From N.C. Sen. David Hoyle, D-Gaston:
I have been a long-time opponent of this so-called “home tax.” I believe that it is important to explain why it's an example of bad public policy and also explain how it was included in the overall budget last year and never received a fair vote.
As the Observer noted, last week the Senate voted overwhelmingly (by a 38-6 margin) for my legislation to repeal the land transfer tax option. While North Carolina's economy is doing better than a lot of other states, we are not immune from the economic downturn. In no area is this more evident than in the housing market.
Homeowners throughout our state are suffering and we are working hard to address their needs. I strongly supported a budget this year that works to stabilize the housing market and help protect homeowners from foreclosure.
I also know that we must remove any threat to home equity. That's why we must repeal the land transfer tax option. This continued threat of a land transfer tax could adversely affect homes sales and result in less money for counties because property taxes are their main source of revenue to build schools and fund other critical needs.
Last year, my colleagues and I were working hard to take the Medicaid burden off counties. We were trying to free up more money for counties to spend on school construction and address the rapid growth in our state. The Senate made a commitment to a permanent solution and we kept our word – and all counties benefited. By taking over Medicaid and a portion of the county's sales tax, we removed this burden and made sure that counties would benefit from it by up to $500,000 a year for three years. This was an incredibly complex issue, but we did the right thing.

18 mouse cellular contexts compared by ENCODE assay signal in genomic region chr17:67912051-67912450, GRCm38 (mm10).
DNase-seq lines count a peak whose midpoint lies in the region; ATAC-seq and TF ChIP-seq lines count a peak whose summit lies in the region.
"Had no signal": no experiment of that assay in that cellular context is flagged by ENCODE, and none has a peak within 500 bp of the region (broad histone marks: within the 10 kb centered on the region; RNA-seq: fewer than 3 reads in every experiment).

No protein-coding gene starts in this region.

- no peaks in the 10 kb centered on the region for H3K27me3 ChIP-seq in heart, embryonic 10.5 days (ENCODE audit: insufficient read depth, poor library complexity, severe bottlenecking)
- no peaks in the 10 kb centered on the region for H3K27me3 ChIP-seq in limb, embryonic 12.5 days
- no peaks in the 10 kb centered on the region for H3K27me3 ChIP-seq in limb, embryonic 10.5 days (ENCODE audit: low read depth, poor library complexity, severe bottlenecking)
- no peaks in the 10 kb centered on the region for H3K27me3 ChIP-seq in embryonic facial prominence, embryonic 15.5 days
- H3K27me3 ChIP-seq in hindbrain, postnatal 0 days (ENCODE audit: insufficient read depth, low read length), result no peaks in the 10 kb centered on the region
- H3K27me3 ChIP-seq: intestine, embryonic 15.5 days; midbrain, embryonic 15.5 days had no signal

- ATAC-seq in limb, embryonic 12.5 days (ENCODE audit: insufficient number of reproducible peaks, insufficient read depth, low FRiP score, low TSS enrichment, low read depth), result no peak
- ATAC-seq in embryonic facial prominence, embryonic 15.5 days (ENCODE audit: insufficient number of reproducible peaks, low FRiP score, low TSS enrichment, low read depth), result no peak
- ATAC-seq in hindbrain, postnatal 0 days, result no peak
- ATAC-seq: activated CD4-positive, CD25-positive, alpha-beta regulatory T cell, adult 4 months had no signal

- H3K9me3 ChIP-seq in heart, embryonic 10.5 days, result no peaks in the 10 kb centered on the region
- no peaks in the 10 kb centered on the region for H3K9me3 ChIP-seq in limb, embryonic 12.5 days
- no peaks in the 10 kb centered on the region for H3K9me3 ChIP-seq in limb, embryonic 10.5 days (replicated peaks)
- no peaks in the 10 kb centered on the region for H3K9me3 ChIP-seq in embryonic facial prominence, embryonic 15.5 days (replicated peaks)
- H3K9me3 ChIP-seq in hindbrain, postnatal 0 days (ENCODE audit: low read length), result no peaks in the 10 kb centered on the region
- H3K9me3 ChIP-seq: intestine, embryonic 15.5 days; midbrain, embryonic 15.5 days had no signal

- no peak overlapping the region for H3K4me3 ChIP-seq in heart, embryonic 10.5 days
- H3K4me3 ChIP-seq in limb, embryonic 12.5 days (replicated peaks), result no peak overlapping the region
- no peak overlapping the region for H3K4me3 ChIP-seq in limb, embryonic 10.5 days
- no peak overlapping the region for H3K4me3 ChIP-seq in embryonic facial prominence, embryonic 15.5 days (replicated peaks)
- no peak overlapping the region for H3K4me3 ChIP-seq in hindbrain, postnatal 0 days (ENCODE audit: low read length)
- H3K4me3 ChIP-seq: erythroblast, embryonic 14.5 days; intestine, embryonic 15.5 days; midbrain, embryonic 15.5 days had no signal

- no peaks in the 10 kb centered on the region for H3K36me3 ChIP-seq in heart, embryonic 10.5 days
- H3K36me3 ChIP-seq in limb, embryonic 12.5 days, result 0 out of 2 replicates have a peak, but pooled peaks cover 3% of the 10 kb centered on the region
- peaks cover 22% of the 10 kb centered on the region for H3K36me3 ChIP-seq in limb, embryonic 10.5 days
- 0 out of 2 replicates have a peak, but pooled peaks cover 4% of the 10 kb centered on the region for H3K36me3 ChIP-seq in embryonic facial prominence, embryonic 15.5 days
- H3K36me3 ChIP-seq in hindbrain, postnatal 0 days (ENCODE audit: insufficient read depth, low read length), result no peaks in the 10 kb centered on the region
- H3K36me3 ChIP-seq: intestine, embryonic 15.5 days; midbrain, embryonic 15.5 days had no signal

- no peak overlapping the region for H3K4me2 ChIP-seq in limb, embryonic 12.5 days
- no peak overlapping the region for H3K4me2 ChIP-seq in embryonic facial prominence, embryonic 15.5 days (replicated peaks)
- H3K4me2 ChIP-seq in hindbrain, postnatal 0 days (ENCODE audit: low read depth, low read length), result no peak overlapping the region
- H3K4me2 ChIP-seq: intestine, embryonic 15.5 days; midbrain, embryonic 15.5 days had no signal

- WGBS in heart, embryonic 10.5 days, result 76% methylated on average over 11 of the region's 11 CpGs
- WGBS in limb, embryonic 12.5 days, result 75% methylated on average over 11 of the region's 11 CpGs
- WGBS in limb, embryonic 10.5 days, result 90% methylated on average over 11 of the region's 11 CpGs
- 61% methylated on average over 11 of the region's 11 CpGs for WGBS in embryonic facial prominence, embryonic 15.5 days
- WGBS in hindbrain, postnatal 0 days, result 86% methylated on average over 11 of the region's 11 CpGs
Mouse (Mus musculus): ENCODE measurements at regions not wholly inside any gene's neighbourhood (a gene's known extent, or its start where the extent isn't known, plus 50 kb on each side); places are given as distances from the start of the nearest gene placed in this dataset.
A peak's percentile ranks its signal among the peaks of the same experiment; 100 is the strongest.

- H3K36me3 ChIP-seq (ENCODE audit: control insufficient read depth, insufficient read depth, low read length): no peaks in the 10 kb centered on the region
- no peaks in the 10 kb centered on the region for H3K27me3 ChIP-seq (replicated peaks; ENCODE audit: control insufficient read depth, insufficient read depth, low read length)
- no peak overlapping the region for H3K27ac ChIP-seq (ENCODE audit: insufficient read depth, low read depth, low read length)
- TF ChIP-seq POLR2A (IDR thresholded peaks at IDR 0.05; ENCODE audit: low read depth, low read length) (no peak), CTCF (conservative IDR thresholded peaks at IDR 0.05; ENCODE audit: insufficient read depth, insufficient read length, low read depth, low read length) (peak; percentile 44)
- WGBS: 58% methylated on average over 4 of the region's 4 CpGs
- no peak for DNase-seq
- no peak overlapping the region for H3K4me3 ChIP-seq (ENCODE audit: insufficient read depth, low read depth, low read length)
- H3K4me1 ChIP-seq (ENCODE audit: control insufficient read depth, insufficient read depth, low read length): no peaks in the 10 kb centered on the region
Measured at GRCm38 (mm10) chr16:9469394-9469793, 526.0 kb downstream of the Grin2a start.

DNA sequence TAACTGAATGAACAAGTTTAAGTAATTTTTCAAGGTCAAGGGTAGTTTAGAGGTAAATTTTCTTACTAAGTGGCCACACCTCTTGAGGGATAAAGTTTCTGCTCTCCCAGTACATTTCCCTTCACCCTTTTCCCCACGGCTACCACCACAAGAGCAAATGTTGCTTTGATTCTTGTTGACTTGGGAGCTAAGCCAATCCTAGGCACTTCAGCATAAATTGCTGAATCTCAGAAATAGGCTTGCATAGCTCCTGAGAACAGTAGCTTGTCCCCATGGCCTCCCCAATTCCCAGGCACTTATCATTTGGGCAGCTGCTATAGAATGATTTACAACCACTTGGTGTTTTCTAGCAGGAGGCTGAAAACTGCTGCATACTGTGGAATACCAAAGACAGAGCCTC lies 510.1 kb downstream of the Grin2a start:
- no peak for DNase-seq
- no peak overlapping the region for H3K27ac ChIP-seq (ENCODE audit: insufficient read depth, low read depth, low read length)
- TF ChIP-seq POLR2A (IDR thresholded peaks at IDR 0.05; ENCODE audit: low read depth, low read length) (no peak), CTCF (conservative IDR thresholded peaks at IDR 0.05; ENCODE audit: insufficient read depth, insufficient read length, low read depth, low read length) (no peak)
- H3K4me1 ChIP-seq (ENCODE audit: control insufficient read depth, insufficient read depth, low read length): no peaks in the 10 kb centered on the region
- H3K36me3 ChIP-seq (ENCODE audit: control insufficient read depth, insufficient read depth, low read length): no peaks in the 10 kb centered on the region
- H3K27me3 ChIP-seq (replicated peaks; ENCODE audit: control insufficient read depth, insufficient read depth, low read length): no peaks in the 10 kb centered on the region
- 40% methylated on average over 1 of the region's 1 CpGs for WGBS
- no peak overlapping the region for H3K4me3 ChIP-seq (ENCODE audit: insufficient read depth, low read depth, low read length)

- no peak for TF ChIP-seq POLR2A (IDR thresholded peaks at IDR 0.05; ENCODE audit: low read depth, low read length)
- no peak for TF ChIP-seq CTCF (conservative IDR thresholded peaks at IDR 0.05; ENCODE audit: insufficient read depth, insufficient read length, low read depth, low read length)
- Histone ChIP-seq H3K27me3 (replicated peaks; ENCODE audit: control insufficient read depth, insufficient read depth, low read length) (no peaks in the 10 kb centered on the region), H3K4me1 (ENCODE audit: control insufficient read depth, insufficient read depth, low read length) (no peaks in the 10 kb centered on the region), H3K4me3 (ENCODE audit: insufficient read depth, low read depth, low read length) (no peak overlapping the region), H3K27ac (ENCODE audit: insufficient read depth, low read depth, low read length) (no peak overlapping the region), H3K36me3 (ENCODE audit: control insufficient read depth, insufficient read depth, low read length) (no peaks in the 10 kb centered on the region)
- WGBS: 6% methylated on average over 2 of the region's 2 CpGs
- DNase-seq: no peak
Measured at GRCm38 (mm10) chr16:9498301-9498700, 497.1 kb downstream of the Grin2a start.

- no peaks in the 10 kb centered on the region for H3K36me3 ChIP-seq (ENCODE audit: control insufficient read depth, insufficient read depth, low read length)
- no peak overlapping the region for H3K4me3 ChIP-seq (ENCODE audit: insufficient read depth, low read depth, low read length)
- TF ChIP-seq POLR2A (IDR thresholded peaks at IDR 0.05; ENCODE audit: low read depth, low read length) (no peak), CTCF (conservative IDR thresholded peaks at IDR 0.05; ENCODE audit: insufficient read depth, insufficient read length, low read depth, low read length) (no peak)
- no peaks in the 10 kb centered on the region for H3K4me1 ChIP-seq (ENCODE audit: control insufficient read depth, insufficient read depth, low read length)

The leadership of the House had other ideas about ways for counties to raise revenue. Their number one priority was the land transfer tax option. They made it clear that there would be no final budget agreement (and no Medicaid relief for counties) without including this tax option in our state budget. My Senate colleagues and I were faced with a difficult and unfair choice: oppose the whole budget, which funds everything from our schools and universities to roads and prisons, or go along with the House and vote for a budget including this tax. Our other option was to shut down the government.
The Senate passed Medicaid relief as a separate bill to keep it out of the budget negotiations, but to no avail. I made the tough call and I stand by it.
Since then, voters in 20 counties have had the chance to vote on the land transfer tax. All 20 counties have soundly rejected it, some by percentages higher than 90 percent.
The voters have spoken and we heard them loud and clear. I call on the House to follow our lead and repeal this unpopular and unfair threat to homeowners. The Senate held a clean up-or-down vote. I urge the House to do the same.